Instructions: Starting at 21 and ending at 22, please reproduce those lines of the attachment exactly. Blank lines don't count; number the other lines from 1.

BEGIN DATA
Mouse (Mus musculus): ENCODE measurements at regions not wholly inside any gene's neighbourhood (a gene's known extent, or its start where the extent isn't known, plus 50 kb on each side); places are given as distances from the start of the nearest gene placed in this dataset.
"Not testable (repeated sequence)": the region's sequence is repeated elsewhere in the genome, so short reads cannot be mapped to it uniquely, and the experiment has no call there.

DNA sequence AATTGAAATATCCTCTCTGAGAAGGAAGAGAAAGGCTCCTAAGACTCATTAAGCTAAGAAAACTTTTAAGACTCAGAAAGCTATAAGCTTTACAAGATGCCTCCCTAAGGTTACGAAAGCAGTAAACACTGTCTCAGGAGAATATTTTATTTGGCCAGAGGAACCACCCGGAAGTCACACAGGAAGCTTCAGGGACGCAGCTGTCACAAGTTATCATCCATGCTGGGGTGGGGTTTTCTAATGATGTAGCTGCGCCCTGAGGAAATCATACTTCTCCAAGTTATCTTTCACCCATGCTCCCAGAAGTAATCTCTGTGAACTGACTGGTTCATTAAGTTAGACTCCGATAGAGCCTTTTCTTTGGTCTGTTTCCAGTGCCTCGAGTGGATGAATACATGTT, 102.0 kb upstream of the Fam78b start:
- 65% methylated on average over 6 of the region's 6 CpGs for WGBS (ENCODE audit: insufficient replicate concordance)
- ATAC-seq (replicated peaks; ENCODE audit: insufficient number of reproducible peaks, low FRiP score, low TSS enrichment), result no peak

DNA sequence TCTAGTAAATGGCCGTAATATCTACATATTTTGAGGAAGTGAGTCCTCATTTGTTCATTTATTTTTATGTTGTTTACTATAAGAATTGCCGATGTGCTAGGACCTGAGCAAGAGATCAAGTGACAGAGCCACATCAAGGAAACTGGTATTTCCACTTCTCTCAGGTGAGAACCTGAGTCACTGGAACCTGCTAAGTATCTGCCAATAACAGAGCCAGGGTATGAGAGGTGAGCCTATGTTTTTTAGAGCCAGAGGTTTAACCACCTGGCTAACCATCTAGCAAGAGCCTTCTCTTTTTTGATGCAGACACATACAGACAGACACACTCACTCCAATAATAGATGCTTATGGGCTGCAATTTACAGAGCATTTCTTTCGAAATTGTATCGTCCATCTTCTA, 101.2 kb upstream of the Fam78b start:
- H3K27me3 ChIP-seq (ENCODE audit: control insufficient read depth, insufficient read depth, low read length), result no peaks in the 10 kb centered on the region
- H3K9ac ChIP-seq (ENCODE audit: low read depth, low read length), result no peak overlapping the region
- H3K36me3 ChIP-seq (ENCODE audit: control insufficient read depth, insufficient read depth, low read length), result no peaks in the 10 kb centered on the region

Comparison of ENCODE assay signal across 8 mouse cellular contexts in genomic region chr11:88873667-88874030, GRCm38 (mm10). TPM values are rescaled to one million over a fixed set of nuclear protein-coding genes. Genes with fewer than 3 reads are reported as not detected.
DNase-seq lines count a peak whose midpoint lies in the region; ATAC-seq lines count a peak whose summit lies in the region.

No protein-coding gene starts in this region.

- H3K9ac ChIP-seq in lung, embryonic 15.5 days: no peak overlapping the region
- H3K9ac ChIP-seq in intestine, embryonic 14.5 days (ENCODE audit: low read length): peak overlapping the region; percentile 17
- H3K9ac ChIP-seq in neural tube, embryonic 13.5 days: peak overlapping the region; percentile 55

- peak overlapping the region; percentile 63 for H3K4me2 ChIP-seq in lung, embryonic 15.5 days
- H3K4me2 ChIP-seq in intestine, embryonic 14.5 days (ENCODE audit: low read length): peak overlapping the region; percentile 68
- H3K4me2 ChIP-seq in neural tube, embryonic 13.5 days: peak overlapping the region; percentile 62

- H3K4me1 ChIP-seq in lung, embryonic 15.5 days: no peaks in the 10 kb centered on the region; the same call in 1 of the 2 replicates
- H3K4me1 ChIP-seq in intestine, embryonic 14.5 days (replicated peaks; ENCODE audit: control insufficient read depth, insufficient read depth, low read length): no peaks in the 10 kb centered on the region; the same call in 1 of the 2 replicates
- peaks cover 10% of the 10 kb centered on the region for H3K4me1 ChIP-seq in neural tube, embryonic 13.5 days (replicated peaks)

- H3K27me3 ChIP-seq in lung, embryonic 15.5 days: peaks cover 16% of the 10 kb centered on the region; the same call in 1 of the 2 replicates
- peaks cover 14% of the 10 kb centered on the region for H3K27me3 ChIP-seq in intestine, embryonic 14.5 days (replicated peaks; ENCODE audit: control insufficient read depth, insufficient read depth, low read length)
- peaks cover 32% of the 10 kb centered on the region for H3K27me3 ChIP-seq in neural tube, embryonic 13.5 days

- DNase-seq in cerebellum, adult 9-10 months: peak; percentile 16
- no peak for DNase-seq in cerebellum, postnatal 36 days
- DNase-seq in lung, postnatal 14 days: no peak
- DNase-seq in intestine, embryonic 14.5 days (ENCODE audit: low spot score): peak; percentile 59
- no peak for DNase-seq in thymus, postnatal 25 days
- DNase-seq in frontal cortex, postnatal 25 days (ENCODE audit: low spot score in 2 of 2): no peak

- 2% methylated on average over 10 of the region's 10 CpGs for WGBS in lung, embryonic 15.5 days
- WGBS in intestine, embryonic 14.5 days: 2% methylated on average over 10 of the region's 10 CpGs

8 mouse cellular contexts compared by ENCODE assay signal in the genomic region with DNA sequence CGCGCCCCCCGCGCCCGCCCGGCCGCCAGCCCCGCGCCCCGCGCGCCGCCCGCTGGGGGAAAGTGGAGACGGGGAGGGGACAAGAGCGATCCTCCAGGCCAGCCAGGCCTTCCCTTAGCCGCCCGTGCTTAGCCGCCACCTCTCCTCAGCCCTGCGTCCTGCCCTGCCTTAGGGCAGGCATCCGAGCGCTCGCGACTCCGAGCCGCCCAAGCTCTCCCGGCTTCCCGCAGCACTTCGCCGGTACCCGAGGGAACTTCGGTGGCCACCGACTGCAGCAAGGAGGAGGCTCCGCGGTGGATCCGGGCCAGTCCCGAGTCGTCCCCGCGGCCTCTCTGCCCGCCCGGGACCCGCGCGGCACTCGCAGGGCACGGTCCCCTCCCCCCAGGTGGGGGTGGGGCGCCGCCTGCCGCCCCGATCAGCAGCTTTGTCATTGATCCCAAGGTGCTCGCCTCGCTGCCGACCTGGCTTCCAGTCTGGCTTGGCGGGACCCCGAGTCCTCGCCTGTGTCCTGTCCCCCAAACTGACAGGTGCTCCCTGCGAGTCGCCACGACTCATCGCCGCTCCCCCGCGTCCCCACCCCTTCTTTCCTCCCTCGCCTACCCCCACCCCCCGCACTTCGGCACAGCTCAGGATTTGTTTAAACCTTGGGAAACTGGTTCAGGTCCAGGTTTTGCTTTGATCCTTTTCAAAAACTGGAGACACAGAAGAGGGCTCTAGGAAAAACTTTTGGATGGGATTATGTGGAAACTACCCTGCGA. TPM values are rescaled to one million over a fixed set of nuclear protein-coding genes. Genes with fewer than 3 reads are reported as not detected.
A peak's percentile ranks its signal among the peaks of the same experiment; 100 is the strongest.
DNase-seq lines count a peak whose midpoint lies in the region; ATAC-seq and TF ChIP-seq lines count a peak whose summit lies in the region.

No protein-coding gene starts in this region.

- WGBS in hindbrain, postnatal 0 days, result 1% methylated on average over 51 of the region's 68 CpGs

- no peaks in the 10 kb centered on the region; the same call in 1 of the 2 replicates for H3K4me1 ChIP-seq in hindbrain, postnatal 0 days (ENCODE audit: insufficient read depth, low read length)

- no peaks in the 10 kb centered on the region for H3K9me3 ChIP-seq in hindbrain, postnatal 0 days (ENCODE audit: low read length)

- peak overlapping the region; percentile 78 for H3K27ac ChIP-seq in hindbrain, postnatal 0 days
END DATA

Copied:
- peaks cover 10% of the 10 kb centered on the region for H3K4me1 ChIP-seq in neural tube, embryonic 13.5 days (replicated peaks)

- H3K27me3 ChIP-seq in lung, embryonic 15.5 days: peaks cover 16% of the 10 kb centered on the region; the same call in 1 of the 2 replicates